Chapter 10: Vocational Education and Training: Sites for Qualitative Study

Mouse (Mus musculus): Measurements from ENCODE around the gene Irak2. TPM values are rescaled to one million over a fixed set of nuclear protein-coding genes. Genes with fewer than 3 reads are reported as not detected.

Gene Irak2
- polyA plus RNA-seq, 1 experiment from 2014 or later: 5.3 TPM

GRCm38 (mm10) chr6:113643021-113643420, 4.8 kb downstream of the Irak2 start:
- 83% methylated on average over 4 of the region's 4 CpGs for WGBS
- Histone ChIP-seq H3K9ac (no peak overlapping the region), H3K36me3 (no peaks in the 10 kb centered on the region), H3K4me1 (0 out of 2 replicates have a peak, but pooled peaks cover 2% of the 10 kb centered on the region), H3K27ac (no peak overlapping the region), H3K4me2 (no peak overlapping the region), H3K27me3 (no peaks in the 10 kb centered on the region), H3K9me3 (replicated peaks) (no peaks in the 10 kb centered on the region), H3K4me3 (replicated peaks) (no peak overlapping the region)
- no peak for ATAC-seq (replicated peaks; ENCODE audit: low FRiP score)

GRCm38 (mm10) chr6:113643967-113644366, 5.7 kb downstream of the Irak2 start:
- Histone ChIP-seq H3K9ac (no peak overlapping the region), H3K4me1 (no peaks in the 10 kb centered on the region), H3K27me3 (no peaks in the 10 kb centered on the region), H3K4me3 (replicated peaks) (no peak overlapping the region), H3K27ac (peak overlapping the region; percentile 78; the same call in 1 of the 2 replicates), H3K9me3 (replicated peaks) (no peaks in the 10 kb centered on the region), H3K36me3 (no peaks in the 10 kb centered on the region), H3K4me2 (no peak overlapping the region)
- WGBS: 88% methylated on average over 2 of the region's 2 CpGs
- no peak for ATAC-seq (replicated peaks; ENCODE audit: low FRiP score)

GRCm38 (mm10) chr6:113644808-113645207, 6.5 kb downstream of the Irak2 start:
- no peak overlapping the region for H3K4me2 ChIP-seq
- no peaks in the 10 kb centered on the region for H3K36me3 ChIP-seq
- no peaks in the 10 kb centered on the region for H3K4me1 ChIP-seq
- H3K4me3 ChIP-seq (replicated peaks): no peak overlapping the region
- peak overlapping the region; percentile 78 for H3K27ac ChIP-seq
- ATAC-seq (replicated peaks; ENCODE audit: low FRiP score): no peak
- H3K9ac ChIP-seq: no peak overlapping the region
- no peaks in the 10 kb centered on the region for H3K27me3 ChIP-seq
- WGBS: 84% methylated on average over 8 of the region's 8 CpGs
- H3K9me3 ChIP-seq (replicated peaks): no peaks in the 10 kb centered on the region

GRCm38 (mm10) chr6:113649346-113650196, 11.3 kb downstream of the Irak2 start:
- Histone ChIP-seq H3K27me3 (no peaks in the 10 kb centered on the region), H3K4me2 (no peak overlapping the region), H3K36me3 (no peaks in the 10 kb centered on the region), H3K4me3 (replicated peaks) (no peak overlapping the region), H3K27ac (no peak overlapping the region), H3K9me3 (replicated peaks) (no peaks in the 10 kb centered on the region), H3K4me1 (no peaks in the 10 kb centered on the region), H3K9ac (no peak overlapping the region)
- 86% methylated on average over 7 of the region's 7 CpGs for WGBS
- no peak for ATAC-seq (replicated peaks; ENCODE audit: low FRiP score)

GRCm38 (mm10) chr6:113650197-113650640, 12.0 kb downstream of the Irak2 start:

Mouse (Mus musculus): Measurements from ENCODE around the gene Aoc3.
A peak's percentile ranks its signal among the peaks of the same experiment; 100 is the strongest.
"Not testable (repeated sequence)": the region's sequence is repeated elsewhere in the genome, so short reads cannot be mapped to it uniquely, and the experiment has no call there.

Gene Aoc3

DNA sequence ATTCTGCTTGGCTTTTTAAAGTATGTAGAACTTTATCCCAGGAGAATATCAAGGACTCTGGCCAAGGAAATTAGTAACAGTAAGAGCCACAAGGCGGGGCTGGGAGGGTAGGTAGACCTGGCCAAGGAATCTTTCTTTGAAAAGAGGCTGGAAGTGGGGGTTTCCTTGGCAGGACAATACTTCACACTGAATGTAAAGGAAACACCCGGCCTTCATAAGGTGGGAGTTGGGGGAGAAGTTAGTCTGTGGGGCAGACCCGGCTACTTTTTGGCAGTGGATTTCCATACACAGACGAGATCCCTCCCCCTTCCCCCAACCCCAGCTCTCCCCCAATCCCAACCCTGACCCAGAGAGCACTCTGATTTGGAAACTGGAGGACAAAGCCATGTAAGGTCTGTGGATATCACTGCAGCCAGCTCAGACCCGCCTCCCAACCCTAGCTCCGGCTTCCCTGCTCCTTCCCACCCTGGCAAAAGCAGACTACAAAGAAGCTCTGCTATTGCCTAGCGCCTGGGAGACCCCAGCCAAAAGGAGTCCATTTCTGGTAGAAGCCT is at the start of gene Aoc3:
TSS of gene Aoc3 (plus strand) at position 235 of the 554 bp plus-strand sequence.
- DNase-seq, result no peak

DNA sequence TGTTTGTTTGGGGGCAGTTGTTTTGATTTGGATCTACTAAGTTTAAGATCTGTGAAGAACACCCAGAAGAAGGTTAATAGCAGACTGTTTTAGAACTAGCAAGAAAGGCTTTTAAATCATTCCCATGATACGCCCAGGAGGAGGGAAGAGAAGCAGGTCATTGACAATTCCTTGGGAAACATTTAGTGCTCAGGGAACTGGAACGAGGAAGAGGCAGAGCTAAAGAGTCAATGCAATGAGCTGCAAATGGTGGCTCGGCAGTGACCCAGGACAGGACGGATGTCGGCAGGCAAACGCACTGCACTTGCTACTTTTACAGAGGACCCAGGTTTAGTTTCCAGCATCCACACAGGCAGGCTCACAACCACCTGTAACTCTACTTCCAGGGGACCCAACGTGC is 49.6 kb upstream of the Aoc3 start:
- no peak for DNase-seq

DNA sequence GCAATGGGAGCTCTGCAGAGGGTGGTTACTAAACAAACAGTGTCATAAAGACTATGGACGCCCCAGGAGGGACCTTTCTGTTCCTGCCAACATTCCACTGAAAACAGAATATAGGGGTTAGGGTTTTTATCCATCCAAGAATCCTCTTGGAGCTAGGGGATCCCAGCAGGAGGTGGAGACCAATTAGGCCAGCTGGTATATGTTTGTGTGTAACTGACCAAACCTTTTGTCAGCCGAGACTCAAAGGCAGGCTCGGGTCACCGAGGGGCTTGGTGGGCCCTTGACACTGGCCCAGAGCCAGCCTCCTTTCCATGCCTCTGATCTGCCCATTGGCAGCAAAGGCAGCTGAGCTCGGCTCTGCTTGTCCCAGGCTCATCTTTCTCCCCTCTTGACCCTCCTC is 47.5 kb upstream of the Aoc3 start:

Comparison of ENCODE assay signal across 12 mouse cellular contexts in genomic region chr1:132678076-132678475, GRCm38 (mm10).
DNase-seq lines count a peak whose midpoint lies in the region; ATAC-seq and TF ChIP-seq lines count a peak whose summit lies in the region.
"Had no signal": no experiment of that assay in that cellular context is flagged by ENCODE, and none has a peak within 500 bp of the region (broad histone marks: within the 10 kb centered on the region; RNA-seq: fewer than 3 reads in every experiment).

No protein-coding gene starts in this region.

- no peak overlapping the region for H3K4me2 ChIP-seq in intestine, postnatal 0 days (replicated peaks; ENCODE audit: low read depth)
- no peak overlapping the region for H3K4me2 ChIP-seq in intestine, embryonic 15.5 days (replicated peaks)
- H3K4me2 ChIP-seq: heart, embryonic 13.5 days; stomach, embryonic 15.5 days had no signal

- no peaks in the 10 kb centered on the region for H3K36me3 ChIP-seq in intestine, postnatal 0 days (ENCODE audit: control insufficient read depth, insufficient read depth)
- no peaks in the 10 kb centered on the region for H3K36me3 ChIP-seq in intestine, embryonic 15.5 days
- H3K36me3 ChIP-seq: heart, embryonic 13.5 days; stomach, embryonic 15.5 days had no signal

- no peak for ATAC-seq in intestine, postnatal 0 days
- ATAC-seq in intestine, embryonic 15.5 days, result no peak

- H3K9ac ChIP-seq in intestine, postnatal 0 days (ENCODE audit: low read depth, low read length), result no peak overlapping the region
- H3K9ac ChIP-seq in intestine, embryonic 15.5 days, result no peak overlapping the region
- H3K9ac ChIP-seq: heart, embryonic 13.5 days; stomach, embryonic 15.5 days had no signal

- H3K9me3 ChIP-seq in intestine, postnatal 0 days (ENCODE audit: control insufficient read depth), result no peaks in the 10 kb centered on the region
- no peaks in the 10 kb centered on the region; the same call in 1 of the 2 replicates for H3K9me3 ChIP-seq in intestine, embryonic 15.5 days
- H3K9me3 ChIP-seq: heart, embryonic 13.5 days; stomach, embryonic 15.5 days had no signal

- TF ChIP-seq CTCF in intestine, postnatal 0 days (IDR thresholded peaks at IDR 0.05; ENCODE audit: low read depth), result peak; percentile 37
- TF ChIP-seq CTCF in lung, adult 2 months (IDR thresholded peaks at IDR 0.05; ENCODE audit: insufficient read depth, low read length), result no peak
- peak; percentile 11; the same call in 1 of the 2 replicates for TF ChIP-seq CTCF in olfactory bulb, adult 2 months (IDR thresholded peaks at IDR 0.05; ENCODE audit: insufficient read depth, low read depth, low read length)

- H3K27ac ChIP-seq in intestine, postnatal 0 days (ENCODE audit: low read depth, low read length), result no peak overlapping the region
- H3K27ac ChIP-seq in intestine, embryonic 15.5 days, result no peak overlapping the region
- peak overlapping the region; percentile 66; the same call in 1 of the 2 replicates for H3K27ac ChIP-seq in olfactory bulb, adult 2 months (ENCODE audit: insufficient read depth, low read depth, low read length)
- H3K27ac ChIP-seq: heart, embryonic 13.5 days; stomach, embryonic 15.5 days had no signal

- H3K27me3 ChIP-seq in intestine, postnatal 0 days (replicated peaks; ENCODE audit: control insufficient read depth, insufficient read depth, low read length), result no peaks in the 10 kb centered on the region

Jane Salisbury INTRODUCTION Vocational education and training (VET) can be broadly conceived as preparation and learning for the world of work. Vocational education programmes can be found in educational institutions, in workplaces and in formal training schemes run by organizations such as trades unions or private training providers. Of course professional occupations have well-regulated professional education programmes (Pugsley, Chapter 11, this volume) and the majority of these operate inside higher education (HE) where students study specialist knowledge via degrees and diplomas (Lucas, Chapter 12, this volume). Vocational training, ‘on the job’ also involves informal learning (Roth, Chapter 14, this volume) whereby participaton in tasks affords experiential learning. Whilst other chapters in this part of the volume cover qualitative research on the professions and HE, I will concentrate upon VET in post-compulsory education and training (PCET). In doing so, I will touch upon informal learning contexts briefly. This chapter is concerned with identifying the ways in which apprenticeship and vocational training have been researched using qualitative methods, especially fieldwork strategies. It is not a definitive source about apprenticeship and vocational training research but a helpful starting point for those scholars interested in locating studies which have attempted thick descriptions (Geertz, 1973). The chapter draws attention to some rich and diverse studies from around the world and offers a brief commentary on how these have progressed our knowledge and understanding. I am a committed user and teacher of qualitative research methods and keen to convince readers how exciting it can be to...
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